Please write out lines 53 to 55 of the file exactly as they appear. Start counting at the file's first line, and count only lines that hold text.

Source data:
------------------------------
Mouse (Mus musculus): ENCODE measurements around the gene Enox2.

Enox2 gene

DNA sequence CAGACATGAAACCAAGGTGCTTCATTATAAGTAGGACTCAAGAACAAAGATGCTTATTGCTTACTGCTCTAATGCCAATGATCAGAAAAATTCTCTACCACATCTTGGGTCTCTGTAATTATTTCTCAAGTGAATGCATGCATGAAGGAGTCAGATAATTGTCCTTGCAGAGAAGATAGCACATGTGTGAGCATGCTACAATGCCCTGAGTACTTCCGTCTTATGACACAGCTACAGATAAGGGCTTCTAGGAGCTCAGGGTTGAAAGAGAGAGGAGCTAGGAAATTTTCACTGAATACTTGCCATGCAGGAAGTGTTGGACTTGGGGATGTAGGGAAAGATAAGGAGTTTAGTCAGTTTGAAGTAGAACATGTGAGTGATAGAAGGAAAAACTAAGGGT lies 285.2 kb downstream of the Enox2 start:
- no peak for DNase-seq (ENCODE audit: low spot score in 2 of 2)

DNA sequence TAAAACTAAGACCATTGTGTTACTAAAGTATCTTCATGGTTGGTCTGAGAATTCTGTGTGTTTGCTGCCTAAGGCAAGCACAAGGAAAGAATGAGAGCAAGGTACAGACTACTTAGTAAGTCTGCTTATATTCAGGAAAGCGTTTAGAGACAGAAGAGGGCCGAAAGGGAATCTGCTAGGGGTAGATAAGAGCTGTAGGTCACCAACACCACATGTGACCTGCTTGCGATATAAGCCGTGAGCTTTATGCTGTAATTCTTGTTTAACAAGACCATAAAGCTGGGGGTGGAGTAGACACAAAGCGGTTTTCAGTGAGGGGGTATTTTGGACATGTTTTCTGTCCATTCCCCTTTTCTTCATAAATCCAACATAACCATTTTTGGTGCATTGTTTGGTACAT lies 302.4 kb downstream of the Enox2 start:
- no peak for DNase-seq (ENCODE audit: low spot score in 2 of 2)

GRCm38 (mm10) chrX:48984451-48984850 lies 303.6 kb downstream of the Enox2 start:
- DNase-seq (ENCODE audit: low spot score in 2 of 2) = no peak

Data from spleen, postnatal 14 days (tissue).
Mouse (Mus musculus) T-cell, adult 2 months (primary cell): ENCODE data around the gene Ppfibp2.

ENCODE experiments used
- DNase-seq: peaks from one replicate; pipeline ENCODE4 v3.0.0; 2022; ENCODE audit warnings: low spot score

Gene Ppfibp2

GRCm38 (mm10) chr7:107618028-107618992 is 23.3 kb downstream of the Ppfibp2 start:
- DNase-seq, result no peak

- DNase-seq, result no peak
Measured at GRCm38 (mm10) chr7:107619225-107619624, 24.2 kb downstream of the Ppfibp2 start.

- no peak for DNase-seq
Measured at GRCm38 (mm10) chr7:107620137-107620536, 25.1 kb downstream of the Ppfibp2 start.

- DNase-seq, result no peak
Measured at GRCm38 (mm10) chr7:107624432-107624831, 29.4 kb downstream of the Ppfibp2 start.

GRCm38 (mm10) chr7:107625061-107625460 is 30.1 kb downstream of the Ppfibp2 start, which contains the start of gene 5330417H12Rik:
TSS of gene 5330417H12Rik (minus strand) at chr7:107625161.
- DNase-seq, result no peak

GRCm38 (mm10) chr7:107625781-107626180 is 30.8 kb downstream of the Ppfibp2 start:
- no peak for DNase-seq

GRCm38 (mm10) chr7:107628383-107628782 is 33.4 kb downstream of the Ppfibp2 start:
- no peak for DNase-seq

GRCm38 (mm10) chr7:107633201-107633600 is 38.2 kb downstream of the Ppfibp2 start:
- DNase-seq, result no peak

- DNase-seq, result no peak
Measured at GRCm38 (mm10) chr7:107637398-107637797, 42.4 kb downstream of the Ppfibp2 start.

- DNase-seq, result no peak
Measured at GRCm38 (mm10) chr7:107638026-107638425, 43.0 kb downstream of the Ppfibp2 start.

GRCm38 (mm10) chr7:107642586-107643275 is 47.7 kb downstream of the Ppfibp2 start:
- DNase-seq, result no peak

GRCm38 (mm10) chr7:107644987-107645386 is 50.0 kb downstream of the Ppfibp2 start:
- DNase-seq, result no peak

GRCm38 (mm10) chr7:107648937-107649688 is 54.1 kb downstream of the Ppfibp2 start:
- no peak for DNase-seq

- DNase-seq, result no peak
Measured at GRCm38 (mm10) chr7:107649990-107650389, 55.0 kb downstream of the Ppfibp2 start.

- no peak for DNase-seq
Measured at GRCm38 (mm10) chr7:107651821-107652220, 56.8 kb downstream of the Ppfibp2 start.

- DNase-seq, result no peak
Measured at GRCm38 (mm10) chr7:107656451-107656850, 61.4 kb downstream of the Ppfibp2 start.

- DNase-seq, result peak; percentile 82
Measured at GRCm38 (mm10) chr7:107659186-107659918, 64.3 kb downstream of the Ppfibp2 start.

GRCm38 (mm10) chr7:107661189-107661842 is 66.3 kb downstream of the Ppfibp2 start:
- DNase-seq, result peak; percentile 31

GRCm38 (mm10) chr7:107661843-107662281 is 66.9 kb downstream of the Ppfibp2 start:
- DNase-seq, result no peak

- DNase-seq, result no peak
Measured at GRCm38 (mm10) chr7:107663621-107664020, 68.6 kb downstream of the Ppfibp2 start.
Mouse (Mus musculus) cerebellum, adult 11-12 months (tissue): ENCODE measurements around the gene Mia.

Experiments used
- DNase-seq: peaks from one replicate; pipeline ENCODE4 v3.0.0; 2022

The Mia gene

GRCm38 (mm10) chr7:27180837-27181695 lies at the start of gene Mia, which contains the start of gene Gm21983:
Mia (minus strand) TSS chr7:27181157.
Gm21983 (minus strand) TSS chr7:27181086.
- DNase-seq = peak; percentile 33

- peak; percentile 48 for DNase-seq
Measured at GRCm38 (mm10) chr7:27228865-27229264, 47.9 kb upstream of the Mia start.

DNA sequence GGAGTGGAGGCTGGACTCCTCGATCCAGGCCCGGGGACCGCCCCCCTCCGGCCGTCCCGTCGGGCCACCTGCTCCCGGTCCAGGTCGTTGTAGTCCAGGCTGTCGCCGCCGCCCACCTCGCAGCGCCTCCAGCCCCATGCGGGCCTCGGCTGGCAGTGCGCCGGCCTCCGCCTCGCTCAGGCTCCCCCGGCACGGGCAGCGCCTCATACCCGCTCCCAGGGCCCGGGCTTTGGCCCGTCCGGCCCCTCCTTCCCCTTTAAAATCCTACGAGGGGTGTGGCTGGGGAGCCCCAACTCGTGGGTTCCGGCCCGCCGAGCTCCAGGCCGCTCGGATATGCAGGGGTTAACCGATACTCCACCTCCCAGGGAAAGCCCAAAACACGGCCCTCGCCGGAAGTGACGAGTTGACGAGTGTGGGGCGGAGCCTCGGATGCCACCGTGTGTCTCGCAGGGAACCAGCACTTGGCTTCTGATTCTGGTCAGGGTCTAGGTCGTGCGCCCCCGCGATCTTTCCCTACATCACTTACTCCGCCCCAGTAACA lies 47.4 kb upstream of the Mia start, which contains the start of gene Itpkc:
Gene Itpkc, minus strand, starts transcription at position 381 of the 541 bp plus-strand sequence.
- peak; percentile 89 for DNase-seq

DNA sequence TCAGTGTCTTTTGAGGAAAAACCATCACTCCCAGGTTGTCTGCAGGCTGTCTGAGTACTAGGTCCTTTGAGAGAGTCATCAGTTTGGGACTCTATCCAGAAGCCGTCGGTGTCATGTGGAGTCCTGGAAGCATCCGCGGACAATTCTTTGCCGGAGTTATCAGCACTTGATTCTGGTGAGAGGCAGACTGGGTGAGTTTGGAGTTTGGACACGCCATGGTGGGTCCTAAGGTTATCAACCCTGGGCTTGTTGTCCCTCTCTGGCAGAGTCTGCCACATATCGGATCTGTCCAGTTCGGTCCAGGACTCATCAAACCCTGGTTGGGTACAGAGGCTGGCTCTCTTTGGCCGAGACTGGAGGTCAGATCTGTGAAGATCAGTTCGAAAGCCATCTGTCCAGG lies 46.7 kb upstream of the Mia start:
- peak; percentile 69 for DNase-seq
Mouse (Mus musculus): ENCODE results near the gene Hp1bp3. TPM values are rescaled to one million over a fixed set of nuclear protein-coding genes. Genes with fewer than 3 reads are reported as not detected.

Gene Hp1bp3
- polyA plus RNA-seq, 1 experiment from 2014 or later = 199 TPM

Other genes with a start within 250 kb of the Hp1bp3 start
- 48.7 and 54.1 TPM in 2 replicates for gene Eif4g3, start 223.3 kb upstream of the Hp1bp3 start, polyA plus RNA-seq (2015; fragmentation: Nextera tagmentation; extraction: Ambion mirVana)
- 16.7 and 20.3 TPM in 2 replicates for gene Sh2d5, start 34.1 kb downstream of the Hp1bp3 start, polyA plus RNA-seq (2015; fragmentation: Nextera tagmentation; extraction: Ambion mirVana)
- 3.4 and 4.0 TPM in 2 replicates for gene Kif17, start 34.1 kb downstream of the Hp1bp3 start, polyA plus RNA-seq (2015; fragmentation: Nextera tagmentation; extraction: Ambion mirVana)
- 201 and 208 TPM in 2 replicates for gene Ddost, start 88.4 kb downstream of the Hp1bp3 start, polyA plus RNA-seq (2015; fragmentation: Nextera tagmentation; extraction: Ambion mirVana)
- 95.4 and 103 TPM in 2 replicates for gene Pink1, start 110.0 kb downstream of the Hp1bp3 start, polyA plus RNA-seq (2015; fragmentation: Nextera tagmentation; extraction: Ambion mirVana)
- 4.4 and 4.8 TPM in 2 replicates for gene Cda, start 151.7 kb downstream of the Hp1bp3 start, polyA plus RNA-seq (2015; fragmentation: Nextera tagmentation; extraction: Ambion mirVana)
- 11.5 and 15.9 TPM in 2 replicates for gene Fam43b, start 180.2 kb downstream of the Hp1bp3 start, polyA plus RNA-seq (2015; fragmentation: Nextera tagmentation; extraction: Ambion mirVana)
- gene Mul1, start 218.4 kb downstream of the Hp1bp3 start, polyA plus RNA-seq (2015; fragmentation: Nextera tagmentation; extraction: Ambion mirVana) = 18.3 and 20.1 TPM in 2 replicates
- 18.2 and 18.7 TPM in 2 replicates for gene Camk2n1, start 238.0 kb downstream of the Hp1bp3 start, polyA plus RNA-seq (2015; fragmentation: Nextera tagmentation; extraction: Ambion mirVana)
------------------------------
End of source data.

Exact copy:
- DNase-seq, result no peak
Measured at GRCm38 (mm10) chr7:107663621-107664020, 68.6 kb downstream of the Ppfibp2 start.
Mouse (Mus musculus) cerebellum, adult 11-12 months (tissue): ENCODE measurements around the gene Mia.